After snapping their nine-game losing streak versus the Colorado Avalanche, the Anaheim Ducks split their first full two-game series against the Los Angeles Kings with two performances that could not have been more different. After winning a wild Monday night game 6-5 in overtime, Anaheim dropped an ugly 5-1 decision on Wednesday with a defensive performance that left John Gibson out to dry again. There were positive developments, primarily in Monday’s game including Rickard Rakell and Adam Henrique’s continued hot streaks. Unfortunately, their scoring dried up completely and the penalty kill, which was once the team’s only strength, continued to struggle.
Magic Monday for Rakell
Let’s start with the good. Monday night’s back and forth affair saw Rakell continue his hot streak, setting up an intriguing trade deadline for the Ducks. Rakell had nine points in his previous five games heading into Monday’s contest with the Kings. That included three goals and three multi-point nights.
He continued his success scoring twice and adding an assist in the Ducks’ 6-5 overtime victory against their hated rival. Though this sudden return to his old-scoring self is too late for a miraculous push to the playoffs for Anaheim, it’s perfect timing for the trade deadline.
The NHL trade deadline falls on April 12 this season which leaves 15 games between now and then for the Ducks. While that is long enough for Rakell to come back to earth, perhaps his sudden burst of offense can convince a team he’s back to being the player who can score more than 30 goals and put up more than 50 points in a season. Given his salary and the years left on his contract, he’d be a perfect fit for a team like the Maple Leafs who are reportedly looking to upgrade their offense. If general manager Bob Murray can entice a team by arguing Rakell would be even better in a lineup with more offensive weapons, perhaps he can increase his return.
Henrique Heats Up
If Rakell was white-hot, Henrique was slightly cooler, but not by much. After landing on waivers Feb. 20, Henrique was out of the Ducks lineup until Feb. 27, when he scored his third goal of the season in an overtime loss to the Vegas Golden Knights.
From that first game back in the lineup after the Ducks put him on waivers, he’s tallied six points in six games, including a two-point night Monday against the Kings. That performance ended with a game-winning goal in overtime. Henrique is a streaky scorer and always has been — he didn’t add a point Wednesday night, nor did Rakell — but like Rakell, his return to the score sheet is well-timed. He continues to win faceoffs at a high rate, the highest of his career according to hockey reference, but his two-way game has taken a hit.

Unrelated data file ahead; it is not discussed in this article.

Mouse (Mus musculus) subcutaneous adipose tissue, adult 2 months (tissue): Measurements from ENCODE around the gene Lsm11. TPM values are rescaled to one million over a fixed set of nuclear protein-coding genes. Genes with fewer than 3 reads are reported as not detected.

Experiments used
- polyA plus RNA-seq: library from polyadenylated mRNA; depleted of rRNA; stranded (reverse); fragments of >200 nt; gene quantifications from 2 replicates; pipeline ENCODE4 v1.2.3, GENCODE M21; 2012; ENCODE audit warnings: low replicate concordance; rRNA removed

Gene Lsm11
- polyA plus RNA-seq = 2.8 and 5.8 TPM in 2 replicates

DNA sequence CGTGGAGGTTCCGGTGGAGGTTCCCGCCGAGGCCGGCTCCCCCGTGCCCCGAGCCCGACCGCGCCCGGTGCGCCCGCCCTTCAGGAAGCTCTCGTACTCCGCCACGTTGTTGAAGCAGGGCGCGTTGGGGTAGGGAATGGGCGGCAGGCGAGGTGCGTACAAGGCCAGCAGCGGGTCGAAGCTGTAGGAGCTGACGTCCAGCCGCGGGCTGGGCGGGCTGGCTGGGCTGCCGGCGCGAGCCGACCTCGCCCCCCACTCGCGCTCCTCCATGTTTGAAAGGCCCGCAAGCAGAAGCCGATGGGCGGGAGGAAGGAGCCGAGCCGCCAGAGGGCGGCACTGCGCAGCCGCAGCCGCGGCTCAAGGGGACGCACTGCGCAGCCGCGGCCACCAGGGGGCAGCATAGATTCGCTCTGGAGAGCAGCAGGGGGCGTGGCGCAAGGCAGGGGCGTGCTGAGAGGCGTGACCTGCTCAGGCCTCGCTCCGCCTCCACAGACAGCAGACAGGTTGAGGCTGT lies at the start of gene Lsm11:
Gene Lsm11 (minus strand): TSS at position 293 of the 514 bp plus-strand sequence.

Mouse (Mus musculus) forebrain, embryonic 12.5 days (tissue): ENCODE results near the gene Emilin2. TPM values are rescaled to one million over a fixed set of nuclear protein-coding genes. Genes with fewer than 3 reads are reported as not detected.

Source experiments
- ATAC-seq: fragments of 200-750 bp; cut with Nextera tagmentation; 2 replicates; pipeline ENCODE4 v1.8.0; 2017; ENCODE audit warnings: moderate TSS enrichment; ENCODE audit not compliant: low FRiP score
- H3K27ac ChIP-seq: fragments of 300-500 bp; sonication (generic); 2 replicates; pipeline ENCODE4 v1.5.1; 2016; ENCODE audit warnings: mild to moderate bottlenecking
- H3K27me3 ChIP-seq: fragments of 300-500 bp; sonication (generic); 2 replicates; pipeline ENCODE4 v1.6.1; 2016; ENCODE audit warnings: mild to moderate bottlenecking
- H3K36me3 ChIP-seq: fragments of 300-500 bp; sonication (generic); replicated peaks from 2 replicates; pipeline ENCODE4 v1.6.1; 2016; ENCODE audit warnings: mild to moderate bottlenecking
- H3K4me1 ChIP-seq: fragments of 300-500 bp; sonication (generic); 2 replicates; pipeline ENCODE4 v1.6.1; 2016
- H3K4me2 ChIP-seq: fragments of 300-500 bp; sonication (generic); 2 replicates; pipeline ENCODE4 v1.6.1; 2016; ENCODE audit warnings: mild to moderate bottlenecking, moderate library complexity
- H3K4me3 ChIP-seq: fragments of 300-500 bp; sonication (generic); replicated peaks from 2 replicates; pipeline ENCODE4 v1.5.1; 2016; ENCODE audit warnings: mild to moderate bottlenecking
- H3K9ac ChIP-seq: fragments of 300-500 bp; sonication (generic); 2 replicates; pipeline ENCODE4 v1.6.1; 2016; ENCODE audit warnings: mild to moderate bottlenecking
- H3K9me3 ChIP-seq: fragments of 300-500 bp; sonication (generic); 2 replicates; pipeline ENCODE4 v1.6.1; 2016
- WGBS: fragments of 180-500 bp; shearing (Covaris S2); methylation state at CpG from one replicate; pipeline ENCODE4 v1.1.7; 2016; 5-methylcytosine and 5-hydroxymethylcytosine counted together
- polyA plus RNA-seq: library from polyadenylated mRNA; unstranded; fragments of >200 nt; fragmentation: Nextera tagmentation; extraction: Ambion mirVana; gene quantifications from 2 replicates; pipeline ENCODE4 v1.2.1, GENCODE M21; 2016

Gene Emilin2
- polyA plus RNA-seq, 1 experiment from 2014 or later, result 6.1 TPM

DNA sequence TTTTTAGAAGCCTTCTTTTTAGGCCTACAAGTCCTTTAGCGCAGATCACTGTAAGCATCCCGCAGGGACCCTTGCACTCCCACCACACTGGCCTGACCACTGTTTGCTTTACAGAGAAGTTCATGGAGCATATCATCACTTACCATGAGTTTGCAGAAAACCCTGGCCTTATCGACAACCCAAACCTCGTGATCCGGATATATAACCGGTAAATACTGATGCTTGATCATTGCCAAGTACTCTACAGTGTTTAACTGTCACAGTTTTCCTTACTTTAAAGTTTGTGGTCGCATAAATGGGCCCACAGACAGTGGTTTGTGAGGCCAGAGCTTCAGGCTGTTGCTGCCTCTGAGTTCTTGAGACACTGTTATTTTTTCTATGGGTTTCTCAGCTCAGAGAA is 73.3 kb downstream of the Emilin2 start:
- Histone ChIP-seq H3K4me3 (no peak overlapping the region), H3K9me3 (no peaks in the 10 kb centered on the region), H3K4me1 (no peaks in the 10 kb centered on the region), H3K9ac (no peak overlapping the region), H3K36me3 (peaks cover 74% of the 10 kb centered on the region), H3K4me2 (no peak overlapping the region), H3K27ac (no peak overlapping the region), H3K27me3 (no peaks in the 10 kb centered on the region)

Still, if the Ducks offer to retain some of Henrique’s salary, they might also be able to entice a team to take on his contract and salary.
Ducks Penalty Kill Plummets
Up until the last few weeks, the Ducks’ penalty kill was the most positive thing about the team. Dallas Eakins’ squad ranked No. 7 in the NHL with an 85% penalty kill percentage from the start of the season until the beginning of March.
Alongside Gibson, the Ducks penalty kill was the primary thing keeping them in games. Now that strength has evaporated, which is a disturbing trend for a team that is barely competitive with a good penalty kill.
In their series versus the Kings, the Ducks allowed the Kings four power-play goals in eight opportunities, following a trend that has developed over the first 10 days of March. Heading into Game 2 of the Kings series, the Ducks had killed off only 55% of opponents’ power-play opportunities since the start of March, good for second-to-last in the NHL.
With that streak, the Ducks’ penalty kill dropped from No. 7 to No 17 in the NHL sporting a success rate of 78% for the entire season.
Seam Passes Kill Ducks
Part of their issue is the regularity with which they allow opponents to make seam passes across their penalty-killing formation. Those passes, which travel across the offensive zone, are very difficult for goaltenders to save and usually result in prime scoring opportunities for opponents.
Here is Anze Kopitar’s power play goal from Game 1.
Here is Kopitar’s power play goal from Game 2:
Three of Kings four power-play goals resulted from that type of play.
It kept them in Monday’s game, and it helped them build a 2-0 lead Wednesday that they never gave up. If the Ducks want to even be competitive for the rest of this season, they will need to turn their penalty kill around, or else they’ll be on the end of more lopsided losing scores like they were Wednesday.
The Ducks stay home to battle the San Jose Sharks Friday and Saturday. Anaheim sits one point above San Jose at the bottom of the Western Division and have a record of 1-1-1 against them this season. It is an opportunity for the Ducks to build some momentum against a weaker team and another rival coming off a series split versus the Kings.
All stats from hockey-reference.com
Anthony Ciardelli grew up in Vermont and New Hampshire but now lives in Los Angeles. Though he was raised a Bruins fan, he quickly came to enjoy the hockey culture in Southern California and the rivalry between the Kings and Ducks. He covered USC Athletics while pursuing his journalism masters there. He also enjoys doing play-by-play for USC Trojan Hockey.